This week’s topic is commercial soil preparation that most gardeners use today. For those who are deep into the mysteries of “organics”, this is a good read for you too, especially if you are thinking of working in, or becoming a commercial grower with chemicals. Starting this year with a basic rectangular row planted garden we will examine the White House Garden in Washington DC, which is usually a model 15′ x 25′, a total square footage of 375′.
The first consideration with all vegetable gardens is to have maximum sunshine, at least six hours a day.
The second consideration is to determine the soil acidity or soil alkalinity- the sour or sweetness of the soil. This is measurable by a pH (Potential Hydrogen) inexpensive meter available in all garden supplies and catalogs, usually under twenty dollars.
The meter has a scale that swings from the most acid (1) to neutral (7) and the most alkaline (14). Most vegetable plants prefer a close to neutral balance, slightly acid. To test your soil, take five-soil samples-one near each corner, and one in the middle. Mark the cups north, south, east, west and center. Use a clean garden trowel, or small shovel. Dig down at least 6″ and use the lower sample below grade. Place this in a clean Styrofoam cup – add distilled water to mix up with a clean spoon to a heavy mud consistency. Following the directions on your new pH meter, insert the probe into the mud and read the scale. On each successive reading in each cup, clean the probe terminals with a “Toughy” kitchen pad, or steel wool. This ensures good electrical contact.
Acid Soil Test
Let us assume your average reading is a pH of 5.5. This is acid and needs to be brought up to about 6.5 to 6.8. We do this by tilling in Dolomite James River Brand agricultural limestone, also sold in garden supplies for about three dollars for forty pounds. You have a square footage of 375″. The bag says 40 pounds per 1000 square feet that will raise the pH one point. Therefore in our illustration we could say that for this garden which is close to 400 square feet, 4 pounds of limestone would raise the pH one point per 100 square feet. 12 to 15 lbs ought to get us right on a pH of 6.5 to 6.8.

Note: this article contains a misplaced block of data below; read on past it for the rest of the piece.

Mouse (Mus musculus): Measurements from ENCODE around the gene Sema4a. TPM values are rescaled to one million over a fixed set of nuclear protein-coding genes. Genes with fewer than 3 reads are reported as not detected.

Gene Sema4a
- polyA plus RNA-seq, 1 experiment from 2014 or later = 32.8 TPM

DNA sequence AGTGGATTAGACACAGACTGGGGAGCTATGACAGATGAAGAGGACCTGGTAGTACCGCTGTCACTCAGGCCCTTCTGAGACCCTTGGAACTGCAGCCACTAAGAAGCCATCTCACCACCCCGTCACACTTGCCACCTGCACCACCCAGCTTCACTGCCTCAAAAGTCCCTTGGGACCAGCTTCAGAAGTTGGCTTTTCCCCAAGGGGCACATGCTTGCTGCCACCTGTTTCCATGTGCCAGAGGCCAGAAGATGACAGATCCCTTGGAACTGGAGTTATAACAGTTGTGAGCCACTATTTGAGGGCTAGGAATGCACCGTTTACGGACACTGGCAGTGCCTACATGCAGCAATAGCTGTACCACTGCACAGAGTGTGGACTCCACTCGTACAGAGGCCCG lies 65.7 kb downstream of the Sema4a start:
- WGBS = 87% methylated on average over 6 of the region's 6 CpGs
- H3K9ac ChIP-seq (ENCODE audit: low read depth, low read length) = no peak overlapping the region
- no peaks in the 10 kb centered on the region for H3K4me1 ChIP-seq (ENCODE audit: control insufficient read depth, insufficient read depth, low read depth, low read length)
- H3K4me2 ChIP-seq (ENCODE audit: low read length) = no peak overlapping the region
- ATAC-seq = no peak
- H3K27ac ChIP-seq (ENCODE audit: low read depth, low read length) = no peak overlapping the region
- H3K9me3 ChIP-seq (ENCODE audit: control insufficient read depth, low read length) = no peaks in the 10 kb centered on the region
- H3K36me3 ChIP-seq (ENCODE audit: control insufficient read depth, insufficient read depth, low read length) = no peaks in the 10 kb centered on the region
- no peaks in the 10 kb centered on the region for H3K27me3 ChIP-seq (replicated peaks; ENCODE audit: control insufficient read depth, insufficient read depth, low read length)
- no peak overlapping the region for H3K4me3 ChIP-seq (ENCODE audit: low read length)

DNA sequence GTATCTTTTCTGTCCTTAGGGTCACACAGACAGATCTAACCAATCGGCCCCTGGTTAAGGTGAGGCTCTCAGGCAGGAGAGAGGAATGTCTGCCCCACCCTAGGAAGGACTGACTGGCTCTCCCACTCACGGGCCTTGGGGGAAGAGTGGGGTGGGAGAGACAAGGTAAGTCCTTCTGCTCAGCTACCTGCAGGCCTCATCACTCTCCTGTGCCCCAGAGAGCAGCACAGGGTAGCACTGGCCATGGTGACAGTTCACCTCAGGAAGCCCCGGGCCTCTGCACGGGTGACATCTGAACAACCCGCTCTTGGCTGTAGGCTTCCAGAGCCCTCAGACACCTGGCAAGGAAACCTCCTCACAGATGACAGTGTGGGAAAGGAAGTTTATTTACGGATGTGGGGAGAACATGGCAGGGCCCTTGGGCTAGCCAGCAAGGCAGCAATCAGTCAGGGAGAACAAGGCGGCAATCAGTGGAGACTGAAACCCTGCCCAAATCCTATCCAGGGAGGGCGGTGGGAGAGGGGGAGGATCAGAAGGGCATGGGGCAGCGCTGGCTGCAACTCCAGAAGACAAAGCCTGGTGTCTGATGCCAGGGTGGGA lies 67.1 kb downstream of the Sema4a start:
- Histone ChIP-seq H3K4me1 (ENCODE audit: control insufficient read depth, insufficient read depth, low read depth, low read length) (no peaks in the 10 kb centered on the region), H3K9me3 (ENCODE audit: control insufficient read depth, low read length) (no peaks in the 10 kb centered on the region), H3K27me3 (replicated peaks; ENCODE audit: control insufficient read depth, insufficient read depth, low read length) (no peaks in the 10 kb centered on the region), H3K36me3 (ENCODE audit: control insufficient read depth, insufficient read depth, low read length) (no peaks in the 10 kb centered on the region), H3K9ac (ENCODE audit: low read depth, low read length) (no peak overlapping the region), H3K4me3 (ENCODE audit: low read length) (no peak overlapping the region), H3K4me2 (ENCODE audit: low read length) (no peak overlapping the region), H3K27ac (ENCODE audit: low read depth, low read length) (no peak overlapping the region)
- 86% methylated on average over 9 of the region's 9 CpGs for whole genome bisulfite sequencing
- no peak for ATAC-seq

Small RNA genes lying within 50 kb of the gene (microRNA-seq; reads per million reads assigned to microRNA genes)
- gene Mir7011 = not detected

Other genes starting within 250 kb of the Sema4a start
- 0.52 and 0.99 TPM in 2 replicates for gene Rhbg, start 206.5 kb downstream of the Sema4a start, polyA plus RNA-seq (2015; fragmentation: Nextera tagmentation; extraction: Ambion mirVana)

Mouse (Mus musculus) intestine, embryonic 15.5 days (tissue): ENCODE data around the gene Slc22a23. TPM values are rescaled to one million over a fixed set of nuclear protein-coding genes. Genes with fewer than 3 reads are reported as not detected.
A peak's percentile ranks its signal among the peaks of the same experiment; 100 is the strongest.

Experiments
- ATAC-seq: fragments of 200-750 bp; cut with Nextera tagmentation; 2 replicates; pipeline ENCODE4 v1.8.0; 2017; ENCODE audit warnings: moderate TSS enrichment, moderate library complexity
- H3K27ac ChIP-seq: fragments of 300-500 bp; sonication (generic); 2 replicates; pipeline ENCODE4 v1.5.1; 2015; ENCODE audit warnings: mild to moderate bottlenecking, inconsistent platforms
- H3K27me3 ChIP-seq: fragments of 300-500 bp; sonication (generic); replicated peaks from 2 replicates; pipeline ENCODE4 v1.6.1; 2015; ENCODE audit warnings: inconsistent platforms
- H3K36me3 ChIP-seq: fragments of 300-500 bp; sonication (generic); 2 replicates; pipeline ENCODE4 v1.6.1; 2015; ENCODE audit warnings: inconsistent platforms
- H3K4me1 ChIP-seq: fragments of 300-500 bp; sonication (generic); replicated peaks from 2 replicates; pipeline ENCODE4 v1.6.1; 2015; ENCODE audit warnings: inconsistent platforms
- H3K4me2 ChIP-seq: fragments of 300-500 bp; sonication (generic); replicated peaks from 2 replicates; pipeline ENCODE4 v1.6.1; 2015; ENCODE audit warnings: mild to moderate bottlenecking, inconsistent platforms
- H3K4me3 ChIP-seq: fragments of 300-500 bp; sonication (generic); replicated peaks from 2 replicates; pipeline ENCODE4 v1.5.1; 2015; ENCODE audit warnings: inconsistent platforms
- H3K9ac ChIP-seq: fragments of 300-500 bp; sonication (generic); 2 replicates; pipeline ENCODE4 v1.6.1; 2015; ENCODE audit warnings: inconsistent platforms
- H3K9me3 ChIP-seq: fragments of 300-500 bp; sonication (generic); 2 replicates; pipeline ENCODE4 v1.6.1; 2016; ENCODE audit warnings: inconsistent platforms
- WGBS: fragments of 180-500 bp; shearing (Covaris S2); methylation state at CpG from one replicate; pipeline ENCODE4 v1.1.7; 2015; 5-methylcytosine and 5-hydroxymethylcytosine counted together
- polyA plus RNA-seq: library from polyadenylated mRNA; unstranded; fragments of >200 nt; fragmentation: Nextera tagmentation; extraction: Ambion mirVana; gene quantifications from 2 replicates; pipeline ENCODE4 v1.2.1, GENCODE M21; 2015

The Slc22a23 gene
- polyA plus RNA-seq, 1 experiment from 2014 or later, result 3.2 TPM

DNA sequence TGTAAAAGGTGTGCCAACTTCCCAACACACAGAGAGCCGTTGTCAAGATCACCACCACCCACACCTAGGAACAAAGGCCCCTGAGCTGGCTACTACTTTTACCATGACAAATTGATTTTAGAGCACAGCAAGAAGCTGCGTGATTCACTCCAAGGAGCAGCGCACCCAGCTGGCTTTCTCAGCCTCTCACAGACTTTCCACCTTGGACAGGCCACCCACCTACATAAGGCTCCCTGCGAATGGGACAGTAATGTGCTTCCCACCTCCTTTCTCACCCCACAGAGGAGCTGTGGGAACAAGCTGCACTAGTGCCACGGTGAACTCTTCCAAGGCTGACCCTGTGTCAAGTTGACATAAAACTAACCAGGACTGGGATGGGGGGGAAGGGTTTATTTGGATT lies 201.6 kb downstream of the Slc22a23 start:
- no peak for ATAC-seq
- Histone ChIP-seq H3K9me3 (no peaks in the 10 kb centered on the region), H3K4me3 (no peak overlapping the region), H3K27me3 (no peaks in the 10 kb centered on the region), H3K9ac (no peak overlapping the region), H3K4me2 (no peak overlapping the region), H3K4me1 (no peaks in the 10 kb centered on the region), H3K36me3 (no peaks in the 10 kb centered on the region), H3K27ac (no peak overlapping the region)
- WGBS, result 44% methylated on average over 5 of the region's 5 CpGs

To apply this 12 to 15 lbs of fine dust like limestone you first must till up your garden to make the soil loose and not clumpy. Once it is tilled, then carefully walk the area and evenly spread the limestone. I just throw it by hand, some people use drop spreaders. Then re-till to mix it in the ground. If it rains, so much the better. Re-test in two weeks.
Alkaline Soil Test
This is more critical and more care is needed to adjust the soil. Let us assume your pH meter shows an average reading of 7.5. Unless you are in the Great West Desert it is not likely to be over this scale for the NRV. Clean your probes, gather your cups, clean spoon and repeat the procedure as above.
For the same size square footage, purchase a pound of fine ground agricultural sulfur.
Next take an old plastic bleach gallon bottle, or an old large tin can. Punch many small fire holes in the bottom of the can. This will be your duster. You can, of course, buy a commercial made duster. For this small area you will dust ½ pound of sulfur. Dust quickly. Sensitive people need to wear a dust mask.
Till it loose and smooth, then dust, and then re-till it in. It acts quickly, and you can get an accurate re-test in a couple of days.
Sulfur and acid soils are common in the east coast. Alkaline soils are more common in the West.
The reason behind the soil test, and bringing the pH to an ideal level, is so the plant will readily absorb the fertilizer we will be adding. We will do this with commercial fertilizer or organics. If your pH is out of balance, you will have poor growth, more bugs and fewer nutrients.
When your plants are growing tall and straight, your mouth watering for your constant harvesting you will note that some of your Open Pollinated (OP) plants are bigger and more beautiful than others. These are of course the plants we save to go to seed, as all God’s gardeners save seed.
What I do with the best plants is to use the pH meter and check to see if there is a variance in the soil that may trigger a better response for the variety that I am planting. I also measure fertility around the plant with a chemical vial test kit. I note that there are electronic meter fertilizer testers now on the market, and maybe this year I will try one of those too. Maintain a gardener’s notebook – a diary from year to year.
The advantage with the old time Open Pollinated (OP) seeds is, as mentioned, seed saving, (You can not save seeds from hybrid or Genetically Modified seeds and gain the same consistency), better tasting, better health for you since we will be talking how to grow the best plants.
Nest week we will outline the White House Garden, discuss fertilizer applications with the Nitrogen, Phosphorus, Potash nutrients commonly found in commercial applications. If space permits we will discuss recommended plants specific in growing for this area, vice: just planting cabbage-we will discuss what type of OP cabbage and where to get it.
Copyright: Back2theLand, Mark Steel